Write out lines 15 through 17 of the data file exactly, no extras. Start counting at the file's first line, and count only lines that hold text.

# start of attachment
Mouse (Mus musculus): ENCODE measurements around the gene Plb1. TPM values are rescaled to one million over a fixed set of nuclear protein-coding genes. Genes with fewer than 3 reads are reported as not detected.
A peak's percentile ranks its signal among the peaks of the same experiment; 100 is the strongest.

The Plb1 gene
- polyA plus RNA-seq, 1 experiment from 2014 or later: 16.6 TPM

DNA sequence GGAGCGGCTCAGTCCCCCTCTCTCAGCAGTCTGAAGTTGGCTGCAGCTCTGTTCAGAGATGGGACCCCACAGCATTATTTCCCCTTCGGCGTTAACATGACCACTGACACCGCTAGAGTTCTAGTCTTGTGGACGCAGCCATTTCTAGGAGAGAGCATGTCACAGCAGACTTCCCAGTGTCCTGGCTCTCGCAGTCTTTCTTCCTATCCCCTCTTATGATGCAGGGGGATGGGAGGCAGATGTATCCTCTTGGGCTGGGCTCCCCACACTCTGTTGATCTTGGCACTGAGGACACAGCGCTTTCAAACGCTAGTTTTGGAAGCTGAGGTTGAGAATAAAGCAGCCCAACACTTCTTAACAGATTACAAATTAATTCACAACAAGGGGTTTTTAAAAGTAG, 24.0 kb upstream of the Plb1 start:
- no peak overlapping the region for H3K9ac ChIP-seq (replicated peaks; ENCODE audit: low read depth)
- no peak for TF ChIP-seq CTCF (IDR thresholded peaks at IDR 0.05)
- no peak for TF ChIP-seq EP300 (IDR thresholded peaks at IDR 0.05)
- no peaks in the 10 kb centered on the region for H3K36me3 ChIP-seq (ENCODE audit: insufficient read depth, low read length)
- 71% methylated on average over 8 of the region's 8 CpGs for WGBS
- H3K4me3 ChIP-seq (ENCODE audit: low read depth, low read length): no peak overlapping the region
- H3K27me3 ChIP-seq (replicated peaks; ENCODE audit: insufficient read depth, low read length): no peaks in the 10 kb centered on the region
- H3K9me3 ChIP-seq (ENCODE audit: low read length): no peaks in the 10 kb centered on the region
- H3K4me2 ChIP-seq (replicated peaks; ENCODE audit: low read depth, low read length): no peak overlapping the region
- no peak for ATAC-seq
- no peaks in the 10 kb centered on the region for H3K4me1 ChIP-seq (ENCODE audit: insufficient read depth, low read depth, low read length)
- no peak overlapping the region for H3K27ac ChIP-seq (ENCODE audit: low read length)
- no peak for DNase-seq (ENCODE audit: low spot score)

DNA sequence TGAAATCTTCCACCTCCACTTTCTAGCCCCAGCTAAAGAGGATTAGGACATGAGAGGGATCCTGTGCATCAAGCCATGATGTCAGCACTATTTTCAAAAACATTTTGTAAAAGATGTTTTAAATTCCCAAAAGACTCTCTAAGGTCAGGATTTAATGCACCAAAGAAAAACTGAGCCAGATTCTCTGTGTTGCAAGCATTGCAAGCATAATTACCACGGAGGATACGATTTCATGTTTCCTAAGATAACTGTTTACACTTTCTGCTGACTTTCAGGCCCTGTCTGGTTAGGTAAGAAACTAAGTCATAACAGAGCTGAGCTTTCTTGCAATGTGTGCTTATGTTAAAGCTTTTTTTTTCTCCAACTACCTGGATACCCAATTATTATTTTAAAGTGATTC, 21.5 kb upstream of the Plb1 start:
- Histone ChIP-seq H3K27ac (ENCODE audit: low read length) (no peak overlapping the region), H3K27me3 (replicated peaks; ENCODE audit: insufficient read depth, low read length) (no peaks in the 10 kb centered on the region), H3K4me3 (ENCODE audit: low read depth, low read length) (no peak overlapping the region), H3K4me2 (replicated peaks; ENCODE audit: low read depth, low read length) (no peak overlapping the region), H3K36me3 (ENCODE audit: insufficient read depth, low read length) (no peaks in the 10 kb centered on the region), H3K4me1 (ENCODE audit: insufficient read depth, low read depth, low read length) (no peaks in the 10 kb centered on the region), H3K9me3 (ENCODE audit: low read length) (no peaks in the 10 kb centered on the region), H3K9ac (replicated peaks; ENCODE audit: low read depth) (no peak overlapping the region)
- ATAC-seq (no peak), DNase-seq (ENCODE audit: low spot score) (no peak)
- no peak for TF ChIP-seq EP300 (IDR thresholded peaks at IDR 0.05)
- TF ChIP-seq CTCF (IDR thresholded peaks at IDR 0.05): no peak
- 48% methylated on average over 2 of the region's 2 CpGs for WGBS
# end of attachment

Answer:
- no peak for ATAC-seq
- no peaks in the 10 kb centered on the region for H3K4me1 ChIP-seq (ENCODE audit: insufficient read depth, low read depth, low read length)
- no peak overlapping the region for H3K27ac ChIP-seq (ENCODE audit: low read length)